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Paper Tigers by Damien Angelica Walters

Updated on August 14, 2018
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An avid book nerd, Jennifer Branton loves to share her favorite book finds with her readers.


Allison remembers life Before.

Afraid to go outside after being labeled a Freak, after the fire that left most of her body a mess of scar tissue and skin grafts, before the multiple surgeries to repair her flesh and stitch it back together; Allison had an apartment, a fiance, and unborn child. Now in Damien Angelica Walters novel Paper Tigers, Allison only remembers the safety of inside her mother's home and only ventures out at night when no one can see her.

On one of these walks Allison passes a second hand store and remarks about a scrapbook in the window that she feels oddly drawn to.

Being able to lose herself in something other than regret and self pity, Allison takes one of her night walks and happens to find the store still open at 3 AM as the shopkeeper was walking out. In the darkness, Allison questions the woman why she is still allowing her to browse the shop, and the woman give a sly reply, she aghast when Allison's face is reveled.

Purchasing the scrapbook in the window, Allison rushes home again and back to the safety of her mother's house, defeated by the woman's reaction to her scars.

Even covering herself as much as possible, Allison will never feel safe again outside, even after multiple surgeries to pull her back together.

All she wants is the life she had before, and something is about to offer it to her.

Never feeling comfortable in her new skin, Allison only slips out for a walk at night and manages to find a the second hand store still open at 3 AM. Purchasing a used scrapbook she had her eye on in the window, the owner is unable to hide their reaction to Allison's charred skin and rushes her out of the store, adding to her loneliness and resentment of this new life.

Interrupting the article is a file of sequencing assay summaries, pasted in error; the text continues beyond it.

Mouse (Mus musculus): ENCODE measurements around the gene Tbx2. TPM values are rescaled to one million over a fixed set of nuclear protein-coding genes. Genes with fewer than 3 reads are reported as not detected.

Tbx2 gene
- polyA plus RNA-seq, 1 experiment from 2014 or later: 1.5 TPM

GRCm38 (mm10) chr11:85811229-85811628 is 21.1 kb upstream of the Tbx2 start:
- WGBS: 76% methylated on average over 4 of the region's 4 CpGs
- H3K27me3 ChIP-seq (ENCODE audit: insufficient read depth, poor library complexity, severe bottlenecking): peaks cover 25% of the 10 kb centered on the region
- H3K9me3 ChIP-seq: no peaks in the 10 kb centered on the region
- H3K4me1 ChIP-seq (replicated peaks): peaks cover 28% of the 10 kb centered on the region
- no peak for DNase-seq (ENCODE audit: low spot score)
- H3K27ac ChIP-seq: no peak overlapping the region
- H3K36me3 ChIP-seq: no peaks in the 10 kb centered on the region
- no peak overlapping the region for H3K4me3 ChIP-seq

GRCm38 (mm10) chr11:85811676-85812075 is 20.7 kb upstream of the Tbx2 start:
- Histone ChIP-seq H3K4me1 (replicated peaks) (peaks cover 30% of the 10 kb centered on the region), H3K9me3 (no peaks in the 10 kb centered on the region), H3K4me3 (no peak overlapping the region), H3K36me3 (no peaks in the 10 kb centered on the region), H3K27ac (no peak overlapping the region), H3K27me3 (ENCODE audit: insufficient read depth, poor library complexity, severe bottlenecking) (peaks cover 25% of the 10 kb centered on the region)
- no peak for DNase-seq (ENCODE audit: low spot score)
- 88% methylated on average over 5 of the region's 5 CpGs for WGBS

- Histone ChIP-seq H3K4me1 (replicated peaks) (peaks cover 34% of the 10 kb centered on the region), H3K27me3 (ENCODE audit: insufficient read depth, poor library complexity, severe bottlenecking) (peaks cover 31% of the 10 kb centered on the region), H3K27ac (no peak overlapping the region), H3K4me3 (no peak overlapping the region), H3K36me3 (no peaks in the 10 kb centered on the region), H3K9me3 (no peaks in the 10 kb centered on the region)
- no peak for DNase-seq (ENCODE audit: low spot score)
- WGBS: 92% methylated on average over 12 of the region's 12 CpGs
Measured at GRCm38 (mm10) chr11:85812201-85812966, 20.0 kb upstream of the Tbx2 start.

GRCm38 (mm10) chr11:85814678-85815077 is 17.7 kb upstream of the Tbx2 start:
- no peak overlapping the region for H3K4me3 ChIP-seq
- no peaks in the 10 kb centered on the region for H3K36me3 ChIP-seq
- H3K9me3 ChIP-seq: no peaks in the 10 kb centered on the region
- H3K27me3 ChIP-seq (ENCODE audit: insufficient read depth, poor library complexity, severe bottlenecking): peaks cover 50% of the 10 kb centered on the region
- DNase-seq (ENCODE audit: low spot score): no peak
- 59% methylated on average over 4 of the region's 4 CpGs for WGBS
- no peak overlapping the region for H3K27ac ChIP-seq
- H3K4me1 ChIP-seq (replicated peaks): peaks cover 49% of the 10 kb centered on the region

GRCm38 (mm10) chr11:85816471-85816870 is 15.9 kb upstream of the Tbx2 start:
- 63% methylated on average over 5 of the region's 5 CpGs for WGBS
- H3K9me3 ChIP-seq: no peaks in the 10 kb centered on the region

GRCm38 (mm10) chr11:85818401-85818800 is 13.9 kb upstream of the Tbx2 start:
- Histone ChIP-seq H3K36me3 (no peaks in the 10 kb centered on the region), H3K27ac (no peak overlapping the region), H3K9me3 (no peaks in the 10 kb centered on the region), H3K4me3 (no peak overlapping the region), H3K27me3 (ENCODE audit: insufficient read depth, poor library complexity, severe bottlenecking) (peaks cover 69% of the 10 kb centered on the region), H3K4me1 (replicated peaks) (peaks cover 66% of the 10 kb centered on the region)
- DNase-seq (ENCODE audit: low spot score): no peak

The Scrapbook

Flipping through, Allison realizes under the slots where pictures once remained, there is still handwriting that is hard to read and slightly erased under each of the picture slots.

Realizing that someone had used this scrapbook as a diary, Allison, begins to try to trace out any words she can still find on the pages, resulting in a phrase about Paper Tigers.

She comes to realize that the scrapbook was owned by a man, and by having it in her possession, she begins to feel a ghostly presence around her. Before long, Allison begins to feel herself being drawn into the book.

The Allison that exists in the realm of the ghost man inside the book is one she never thought she would see again. Before Allison, is flawless, beautiful, unmarked.

Thinking she would never see herself that way again or feel comfortable with a man's eyes on her after the fire, the Allison that lives inside the scrapbook with the ghostly man is everything that she wants of her life again.

The man promises he can make her whole, but as much as Allison wants to be free from her scars and world that she must hide inside to keep them from seeing her face, she doesn't feel right about the world inside the scrapbook either.